Letters to parents from a college disability services expert and the Office for Civil Rights


http://www.ed.gov/about/offices/list/ocr/letters/parent-20070316.html
Letter to Parents from the Assistant Secretary of the Office for Civil Rights that discusses changes they will find when their child moves from high school to college.


http://www.daisclasses.com/files/OpenLetterParents.pdf
This open letter to parents was written by Jane Jarrow. The parent of a student who has cerebral palsy, Ms. Jarrow was also Executive Director of the Association of Higher Education and Disability in the 1990’s. Having spent years working with professionals in the field of postsecondary education, she recently sent her daughter off to college. From her perspective as a professional and a mother, she offers advice and information for concerned parents who are facing their student’s transition to college.


Resources for students on the autism spectrum


http://www.navigatingcollege.org/index.php
This is the site for the Autistic Self Advocacy Network. On the upper righthand side of the homepage is a link students can use to download a guidebook especially for them about transitioning to college. Each chapter is written by a different individual with autism who has graduated from college, and topics include how to manage dorm life and sensory regulation.


http://collegeautismspectrum.com/
Families looking for college advising for their student on the spectrum can contact this this group, run by several of the leading experts in the field, including my friends Jane Thierfeld Brown and Lorraine Wolf.  Their book for parents, also co-authored by Lisa King and Ruth Bork, is available from their site and from Amazon.


Additional topics


http://www.exceptionalnurse.com/
This site is an excellent resource for students with disabilities who are interested in a career in nursing.


Nicole Ofiesh, a researcher who conducted studies on extended time, summarizes her important findings and offers advice for students with disabilities. You can read her piece on her site.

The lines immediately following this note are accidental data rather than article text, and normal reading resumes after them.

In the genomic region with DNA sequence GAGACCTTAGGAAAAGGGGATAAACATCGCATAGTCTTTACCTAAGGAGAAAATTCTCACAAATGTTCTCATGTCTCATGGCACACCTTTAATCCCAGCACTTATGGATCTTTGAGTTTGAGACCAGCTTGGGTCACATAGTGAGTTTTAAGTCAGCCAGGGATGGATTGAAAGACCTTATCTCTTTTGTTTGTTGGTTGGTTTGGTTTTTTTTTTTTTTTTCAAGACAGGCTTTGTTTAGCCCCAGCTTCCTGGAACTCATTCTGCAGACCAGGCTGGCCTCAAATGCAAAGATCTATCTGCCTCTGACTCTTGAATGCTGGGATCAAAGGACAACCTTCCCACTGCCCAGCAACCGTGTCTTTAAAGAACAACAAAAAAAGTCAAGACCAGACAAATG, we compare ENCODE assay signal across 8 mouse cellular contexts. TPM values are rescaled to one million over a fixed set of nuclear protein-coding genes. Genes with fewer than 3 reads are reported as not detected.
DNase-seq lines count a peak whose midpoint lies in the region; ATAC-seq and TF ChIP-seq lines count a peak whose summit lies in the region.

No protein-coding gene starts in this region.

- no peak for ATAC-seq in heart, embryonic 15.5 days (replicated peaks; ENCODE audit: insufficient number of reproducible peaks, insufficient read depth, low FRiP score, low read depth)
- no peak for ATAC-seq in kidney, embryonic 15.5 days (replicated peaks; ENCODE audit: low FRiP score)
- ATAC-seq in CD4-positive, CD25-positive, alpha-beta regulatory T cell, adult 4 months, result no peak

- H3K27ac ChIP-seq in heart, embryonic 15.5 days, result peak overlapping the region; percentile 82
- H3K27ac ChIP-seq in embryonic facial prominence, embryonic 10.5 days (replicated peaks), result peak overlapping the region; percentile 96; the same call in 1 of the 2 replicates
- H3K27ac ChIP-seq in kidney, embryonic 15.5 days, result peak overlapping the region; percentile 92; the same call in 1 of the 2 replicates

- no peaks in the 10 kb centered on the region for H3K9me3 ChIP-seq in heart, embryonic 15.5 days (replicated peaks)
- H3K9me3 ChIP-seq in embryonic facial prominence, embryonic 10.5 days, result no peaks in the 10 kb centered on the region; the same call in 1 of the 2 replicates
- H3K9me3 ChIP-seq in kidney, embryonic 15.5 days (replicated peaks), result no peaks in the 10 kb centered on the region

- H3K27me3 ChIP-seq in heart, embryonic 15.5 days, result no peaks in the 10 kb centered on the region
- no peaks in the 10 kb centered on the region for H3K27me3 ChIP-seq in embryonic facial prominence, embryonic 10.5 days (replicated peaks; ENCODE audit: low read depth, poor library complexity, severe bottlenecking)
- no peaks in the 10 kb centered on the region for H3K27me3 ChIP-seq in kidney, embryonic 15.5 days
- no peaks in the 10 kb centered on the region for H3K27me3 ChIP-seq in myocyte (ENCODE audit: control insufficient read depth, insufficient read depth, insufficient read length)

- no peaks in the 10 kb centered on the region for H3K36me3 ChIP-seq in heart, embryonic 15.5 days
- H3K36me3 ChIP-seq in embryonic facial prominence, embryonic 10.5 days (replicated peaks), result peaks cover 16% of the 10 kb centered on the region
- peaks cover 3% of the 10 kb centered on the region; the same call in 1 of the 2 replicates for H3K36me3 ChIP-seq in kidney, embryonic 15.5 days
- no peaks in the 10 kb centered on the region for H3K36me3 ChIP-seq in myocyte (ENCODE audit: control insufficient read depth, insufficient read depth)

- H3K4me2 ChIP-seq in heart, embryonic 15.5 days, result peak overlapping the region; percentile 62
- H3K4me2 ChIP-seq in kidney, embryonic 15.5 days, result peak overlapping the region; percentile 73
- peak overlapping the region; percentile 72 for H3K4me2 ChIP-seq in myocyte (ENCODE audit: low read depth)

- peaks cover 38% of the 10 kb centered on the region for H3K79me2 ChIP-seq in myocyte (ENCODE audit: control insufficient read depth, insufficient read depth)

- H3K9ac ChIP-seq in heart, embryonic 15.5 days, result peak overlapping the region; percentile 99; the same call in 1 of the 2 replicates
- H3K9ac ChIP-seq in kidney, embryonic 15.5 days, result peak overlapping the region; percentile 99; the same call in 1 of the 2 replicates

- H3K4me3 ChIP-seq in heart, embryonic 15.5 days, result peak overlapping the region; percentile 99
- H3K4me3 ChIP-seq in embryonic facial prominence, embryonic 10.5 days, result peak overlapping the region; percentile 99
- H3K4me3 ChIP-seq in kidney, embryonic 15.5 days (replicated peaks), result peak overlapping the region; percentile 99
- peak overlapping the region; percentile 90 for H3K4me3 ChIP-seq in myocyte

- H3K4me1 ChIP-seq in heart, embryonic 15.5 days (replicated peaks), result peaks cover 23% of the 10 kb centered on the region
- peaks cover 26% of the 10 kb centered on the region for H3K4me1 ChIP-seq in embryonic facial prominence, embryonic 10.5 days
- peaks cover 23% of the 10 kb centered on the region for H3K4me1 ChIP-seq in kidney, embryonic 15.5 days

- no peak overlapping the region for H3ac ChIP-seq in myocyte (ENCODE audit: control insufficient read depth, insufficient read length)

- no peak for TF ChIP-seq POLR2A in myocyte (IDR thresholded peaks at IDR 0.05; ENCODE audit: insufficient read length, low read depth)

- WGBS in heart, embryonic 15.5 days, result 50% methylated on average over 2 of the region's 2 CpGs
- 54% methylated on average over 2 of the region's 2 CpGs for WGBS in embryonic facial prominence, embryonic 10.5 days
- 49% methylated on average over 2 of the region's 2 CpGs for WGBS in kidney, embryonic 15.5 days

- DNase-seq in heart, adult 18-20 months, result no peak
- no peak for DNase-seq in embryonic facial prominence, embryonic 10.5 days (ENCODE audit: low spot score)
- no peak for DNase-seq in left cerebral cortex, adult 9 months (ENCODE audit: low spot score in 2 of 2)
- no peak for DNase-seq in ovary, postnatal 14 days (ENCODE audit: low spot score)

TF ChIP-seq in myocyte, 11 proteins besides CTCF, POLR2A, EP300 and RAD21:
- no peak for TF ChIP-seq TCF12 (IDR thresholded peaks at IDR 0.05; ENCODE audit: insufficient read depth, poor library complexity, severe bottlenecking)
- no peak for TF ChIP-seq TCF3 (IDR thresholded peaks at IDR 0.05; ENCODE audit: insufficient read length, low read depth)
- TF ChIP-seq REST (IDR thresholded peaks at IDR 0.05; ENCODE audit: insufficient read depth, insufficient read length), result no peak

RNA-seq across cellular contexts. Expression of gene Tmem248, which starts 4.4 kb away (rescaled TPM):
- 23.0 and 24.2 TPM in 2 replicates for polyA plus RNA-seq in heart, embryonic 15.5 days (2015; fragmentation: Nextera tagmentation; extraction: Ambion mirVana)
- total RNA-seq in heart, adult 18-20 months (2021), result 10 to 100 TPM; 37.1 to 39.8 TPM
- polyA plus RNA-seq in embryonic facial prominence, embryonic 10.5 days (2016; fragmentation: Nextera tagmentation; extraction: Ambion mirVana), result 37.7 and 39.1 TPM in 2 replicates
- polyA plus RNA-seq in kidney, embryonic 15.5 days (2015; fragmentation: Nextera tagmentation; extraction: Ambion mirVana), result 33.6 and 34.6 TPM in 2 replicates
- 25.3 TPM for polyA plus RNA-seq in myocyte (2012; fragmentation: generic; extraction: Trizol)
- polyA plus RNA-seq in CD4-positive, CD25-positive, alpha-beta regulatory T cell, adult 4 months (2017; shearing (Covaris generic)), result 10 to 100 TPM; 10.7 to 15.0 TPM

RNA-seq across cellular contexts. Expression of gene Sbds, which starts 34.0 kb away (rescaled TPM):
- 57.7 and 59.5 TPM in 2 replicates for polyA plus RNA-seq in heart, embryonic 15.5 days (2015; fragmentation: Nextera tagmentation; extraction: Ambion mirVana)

http://www.nytimes.com/2011/01/09/education/edlife/09landmark-t.html
The NY Times published this piece on Landmark College which discusses the positives and negatives of this Vermont school, which was designed to serve just students with learning disabilities and ADD.


http://www.nytimes.com/2009/07/19/education/19counselor.html?_r=2&pagewanted=1
This NY Times article from 2009 highlights some of the inflated claims of private college counselors. It is a good reminder to be an educated consumer and to carefully examine the claims of people providing such services.


http://smu.edu/alec/transition.asp
This chart from SMU shows high school students what they can expect at the college level with respect to scheduling, classes, relationships with professors, how grades are determined, and what tests are like.


Resources for professionals


http://heath.gwu.edu/guidance-and-career-counselors-toolkit
The Online Clearinghouse On Postsecondary Education For Individuals With Disabilities offers a toolkit for professionals on advising high school students with disabilities on postsecondary education and career options. An excellent resource (downloadable pdf document)


http://www.ed.gov/print/about/offices/list/ocr/transitionguide.html
Transition of Students with Disabilities To Postsecondary Education: A Guide for High School Educators – pamphlet from the federal education department


http://transitioncoalition.org/
The Transition Coalition offers downloadable resources teachers and administrators can use, including transition portfolios, transition planning assessment forms, and a transition handbook.